Game 154, Mariners at Angels
Erasmo Ramirez vs. Zack Greinke, 7:05pm
It’s time once again for a “Pitcher A, B, C” comparison, the lifeblood of the baseball blog. Take your valid concerns about sample size, selective endpoints and selective measures and lock them away for a minute. The M’s are going to finish last in their division for the third consecutive year, and silly comparisons based on small samples are something we can cling to in the long night of the offseason. Sure, I’d rather think about the M’s player development system’s myriad success stories and how they herald a competitive M’s team in 2013 and beyond, but the record there is mixed. You know what’s not ambiguous? This:
|Player:||Pitcher A||Pitcher B||Pitcher C|
Pitchers A and B are pretty similar in their results, but different in their batted-ball profile. Pitcher C seems like a step behind across the board. That A and B have good walk rates makes sense, as both are comfortably above the league average strike rate for starters of 62.5%. So who are they?
Pitcher A is Erasmo Ramirez, Pitcher B is Felix Hernandez and Pitcher C is Erasmo’s opponent today, Zack Greinke. Caveat time: these are Erasmo’s stats *as a starter* and this is Greinke’s line with the Angels only. I’m taking Ramirez’s 6 starts because he really seems like a different pitcher since joining the rotation, and since his call-up in September. We’ll get to that in a second. I only included Greinke’s AL stint since it gets tougher to compare K rates when one pitcher’s in the AL and the other’s facing pitchers each game. Incidentally, Felix’s stats were compiled in well over 200 innings and stacks up quite nicely with a strong six-start run from Erasmo (or AJ Griffin, etc.). Felix is completely amazing.
The Erasmo Ramirez we’ve seen in September’s similar to the version we saw in April-May-June, but he’s made some key adjustments that seem to be paying dividends. First, he’s using his change-up far more often; he used it about 18% of the time before going down to Tacoma in June, and he’s using it over 30% of the time now. Second, his velocity’s not only holding up despite moving into the rotation, it’s getting better. He averaged 93mph with his fastball in his last start against Baltimore, and averaged 91-92mph in his first *relief* appearance in Seattle back in April. We knew he could touch 94 or even 95 on occasion, but he was hitting 94-95 with regularity deep in games with the Rainiers, and that stamina’s carried over with the M’s.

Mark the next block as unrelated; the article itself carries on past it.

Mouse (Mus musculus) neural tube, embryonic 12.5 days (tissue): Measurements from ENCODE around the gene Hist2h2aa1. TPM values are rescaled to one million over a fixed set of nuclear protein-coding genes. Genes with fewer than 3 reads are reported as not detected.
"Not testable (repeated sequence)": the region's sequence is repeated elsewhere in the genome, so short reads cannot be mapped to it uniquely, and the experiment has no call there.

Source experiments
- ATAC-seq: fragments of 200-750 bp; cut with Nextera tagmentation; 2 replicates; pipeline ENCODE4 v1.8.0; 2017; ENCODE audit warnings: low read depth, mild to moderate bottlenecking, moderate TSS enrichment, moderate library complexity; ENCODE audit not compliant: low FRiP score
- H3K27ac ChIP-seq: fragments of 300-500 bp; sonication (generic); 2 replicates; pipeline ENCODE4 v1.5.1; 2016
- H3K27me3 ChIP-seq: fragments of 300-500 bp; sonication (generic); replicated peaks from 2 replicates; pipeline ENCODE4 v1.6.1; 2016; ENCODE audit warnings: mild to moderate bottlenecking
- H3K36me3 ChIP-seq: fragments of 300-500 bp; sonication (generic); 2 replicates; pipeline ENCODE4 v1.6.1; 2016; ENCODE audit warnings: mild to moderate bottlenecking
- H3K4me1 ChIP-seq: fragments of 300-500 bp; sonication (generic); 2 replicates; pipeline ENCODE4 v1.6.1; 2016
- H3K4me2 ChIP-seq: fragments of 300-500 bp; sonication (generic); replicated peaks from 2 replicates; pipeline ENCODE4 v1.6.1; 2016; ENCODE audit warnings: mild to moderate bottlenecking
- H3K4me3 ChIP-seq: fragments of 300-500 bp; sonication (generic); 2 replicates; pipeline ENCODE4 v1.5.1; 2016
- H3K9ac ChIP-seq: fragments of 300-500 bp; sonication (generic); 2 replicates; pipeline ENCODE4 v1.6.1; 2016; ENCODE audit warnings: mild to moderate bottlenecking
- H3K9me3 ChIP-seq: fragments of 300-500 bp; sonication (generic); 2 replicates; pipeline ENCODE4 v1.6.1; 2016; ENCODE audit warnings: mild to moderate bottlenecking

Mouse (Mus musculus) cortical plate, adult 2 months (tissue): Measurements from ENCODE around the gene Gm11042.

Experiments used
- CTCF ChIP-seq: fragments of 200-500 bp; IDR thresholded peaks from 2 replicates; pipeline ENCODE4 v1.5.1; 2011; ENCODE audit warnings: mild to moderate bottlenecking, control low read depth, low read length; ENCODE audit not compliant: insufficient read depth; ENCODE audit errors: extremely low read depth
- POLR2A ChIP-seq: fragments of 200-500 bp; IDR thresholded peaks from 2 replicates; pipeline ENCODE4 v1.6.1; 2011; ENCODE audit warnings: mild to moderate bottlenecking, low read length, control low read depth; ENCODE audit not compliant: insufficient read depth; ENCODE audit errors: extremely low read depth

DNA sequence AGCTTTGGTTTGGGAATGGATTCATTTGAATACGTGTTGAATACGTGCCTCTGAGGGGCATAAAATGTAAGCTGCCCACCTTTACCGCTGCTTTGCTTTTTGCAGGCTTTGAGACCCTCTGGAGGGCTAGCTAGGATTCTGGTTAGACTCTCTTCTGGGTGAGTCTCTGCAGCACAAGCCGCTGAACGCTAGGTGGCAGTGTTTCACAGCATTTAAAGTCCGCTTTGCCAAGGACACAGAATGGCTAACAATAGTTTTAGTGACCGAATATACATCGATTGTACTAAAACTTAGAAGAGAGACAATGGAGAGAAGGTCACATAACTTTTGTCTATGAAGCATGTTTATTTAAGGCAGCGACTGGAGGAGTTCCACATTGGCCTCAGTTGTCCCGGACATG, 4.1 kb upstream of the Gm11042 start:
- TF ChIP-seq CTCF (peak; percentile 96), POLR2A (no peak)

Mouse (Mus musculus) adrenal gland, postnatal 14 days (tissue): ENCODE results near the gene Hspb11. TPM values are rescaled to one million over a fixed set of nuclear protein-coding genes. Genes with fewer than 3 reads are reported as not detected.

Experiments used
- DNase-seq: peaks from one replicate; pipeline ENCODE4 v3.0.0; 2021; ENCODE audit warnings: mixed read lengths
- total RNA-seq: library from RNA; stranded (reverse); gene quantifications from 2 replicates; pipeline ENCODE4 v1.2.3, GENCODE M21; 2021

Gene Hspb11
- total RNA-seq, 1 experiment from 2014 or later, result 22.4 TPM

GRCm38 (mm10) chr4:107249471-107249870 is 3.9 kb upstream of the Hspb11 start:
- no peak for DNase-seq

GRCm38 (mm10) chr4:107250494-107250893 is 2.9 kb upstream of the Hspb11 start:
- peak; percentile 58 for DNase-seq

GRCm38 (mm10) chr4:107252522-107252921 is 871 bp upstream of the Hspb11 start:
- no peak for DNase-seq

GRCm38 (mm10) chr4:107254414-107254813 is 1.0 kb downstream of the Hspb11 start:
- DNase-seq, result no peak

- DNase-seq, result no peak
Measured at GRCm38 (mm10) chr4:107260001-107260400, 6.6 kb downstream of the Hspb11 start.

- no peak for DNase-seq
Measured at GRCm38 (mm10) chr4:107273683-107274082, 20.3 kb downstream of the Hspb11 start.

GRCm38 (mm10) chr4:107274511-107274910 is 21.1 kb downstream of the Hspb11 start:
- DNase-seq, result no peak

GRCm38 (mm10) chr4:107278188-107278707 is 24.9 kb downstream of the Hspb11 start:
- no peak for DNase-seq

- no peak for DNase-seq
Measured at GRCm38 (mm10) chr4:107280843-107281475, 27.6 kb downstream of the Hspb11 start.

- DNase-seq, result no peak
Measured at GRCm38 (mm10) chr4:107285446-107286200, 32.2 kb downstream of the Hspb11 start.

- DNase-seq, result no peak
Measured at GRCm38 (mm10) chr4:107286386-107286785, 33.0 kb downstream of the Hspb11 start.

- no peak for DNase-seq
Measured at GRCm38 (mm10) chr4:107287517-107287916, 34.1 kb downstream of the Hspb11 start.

Ramirez has an interesting approach in that he’s a very different pitcher against righties and lefties. Against righties, he uses his fastball more and gets fewer strikeouts but more grounders and pop-ups and very few walks. Against lefties, he uses a blizzard of change-ups to generate a lot of strikeouts, while keeping his walks low. Another nice approach, just a very different one. Of course, all of this is based on tiny samples of MLB data, but it seems to match his minor league numbers too: in the minors in 2011-12 combined, his GB% was 10 percentage points higher against righties, while his strikeout and walk rates were 4 and 3 percentage points lower (respectively). His slider’s been better since his return though it’s still not a real chase pitch, which means Erasmo could get *better*. Right now, his change-up’s been about the equal of Felix’s statistically. It’s generating ridiculous contact rates, and he hasn’t really thrown a bad one since the hanging change that Josh Hamilton hit out way back in Erasmo’s major league debut. That may regress towards the mean a bit, but Erasmo has a weapon. Sure, his strike% is actually a bit better than Blake Beavan’s, but Erasmo’s got swing-and-miss stuff. If his slider continues to develop, look out.
Zack Greinke been solid but unspectacular since coming over to the Angels. His ERA and W-L records are fine, but he hasn’t been a dominant force that could help the Angels track down the A’s. This isn’t his fault any more than CJ Wilson’s a-bit-above-average season’s the reason the Angels find themselves in 3rd. But it’s a useful reminder that deadline deals and free-agent pick ups can’t win divisions by themselves. Greinke’s been good – his velocity’s right where it has been, his contact rate’s still above average, but I wonder what Angels fans think about the move in hindsight. It was a solid, aggressive play from a team looking to get better return on their investment in Wilson and Pujols, and it nearly worked out – I don’t think anyone in the front office is kicking themselves over it – but the Angels playoff odds sit under 25% right now, despite being only 2 games behind Oakland. I’ll just say that Angels fans will think a lot more highly of the trade if Greinke’s able to shut the M’s down tonight.
4: Jaso (DH)
7: Olivo (C)
Today’s an important date in baseball history. On this date in 1974, Dr. Frank Jobe transferred a tendon from Tommy John’s right wrist into the hurler’s left elbow, and completed the first ulnal collateral ligament reconstruction, AKA Tommy John surgery.